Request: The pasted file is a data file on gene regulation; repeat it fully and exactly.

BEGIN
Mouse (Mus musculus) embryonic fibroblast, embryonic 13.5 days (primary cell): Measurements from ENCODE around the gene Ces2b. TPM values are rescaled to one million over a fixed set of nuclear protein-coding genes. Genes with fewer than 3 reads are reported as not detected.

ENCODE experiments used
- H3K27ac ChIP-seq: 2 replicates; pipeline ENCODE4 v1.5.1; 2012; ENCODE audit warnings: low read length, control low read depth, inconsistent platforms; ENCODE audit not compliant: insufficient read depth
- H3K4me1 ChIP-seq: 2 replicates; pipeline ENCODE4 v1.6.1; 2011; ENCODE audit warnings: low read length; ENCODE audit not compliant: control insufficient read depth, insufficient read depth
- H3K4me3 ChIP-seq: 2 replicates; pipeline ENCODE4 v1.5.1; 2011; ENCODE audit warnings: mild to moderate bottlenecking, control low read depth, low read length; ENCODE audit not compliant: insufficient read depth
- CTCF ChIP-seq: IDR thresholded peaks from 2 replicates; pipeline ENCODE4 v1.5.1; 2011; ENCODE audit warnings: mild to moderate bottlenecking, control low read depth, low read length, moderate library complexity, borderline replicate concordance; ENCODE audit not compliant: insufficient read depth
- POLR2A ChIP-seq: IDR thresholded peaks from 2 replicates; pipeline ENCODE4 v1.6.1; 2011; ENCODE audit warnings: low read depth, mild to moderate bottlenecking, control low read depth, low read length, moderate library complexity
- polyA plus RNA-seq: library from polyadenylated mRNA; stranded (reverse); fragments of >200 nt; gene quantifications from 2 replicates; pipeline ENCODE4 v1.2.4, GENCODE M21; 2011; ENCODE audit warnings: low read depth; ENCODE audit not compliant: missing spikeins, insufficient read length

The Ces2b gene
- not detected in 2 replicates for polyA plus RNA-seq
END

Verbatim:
Mouse (Mus musculus) embryonic fibroblast, embryonic 13.5 days (primary cell): Measurements from ENCODE around the gene Ces2b. TPM values are rescaled to one million over a fixed set of nuclear protein-coding genes. Genes with fewer than 3 reads are reported as not detected.

ENCODE experiments used
- H3K27ac ChIP-seq: 2 replicates; pipeline ENCODE4 v1.5.1; 2012; ENCODE audit warnings: low read length, control low read depth, inconsistent platforms; ENCODE audit not compliant: insufficient read depth
- H3K4me1 ChIP-seq: 2 replicates; pipeline ENCODE4 v1.6.1; 2011; ENCODE audit warnings: low read length; ENCODE audit not compliant: control insufficient read depth, insufficient read depth
- H3K4me3 ChIP-seq: 2 replicates; pipeline ENCODE4 v1.5.1; 2011; ENCODE audit warnings: mild to moderate bottlenecking, control low read depth, low read length; ENCODE audit not compliant: insufficient read depth
- CTCF ChIP-seq: IDR thresholded peaks from 2 replicates; pipeline ENCODE4 v1.5.1; 2011; ENCODE audit warnings: mild to moderate bottlenecking, control low read depth, low read length, moderate library complexity, borderline replicate concordance; ENCODE audit not compliant: insufficient read depth
- POLR2A ChIP-seq: IDR thresholded peaks from 2 replicates; pipeline ENCODE4 v1.6.1; 2011; ENCODE audit warnings: low read depth, mild to moderate bottlenecking, control low read depth, low read length, moderate library complexity
- polyA plus RNA-seq: library from polyadenylated mRNA; stranded (reverse); fragments of >200 nt; gene quantifications from 2 replicates; pipeline ENCODE4 v1.2.4, GENCODE M21; 2011; ENCODE audit warnings: low read depth; ENCODE audit not compliant: missing spikeins, insufficient read length

The Ces2b gene
- not detected in 2 replicates for polyA plus RNA-seq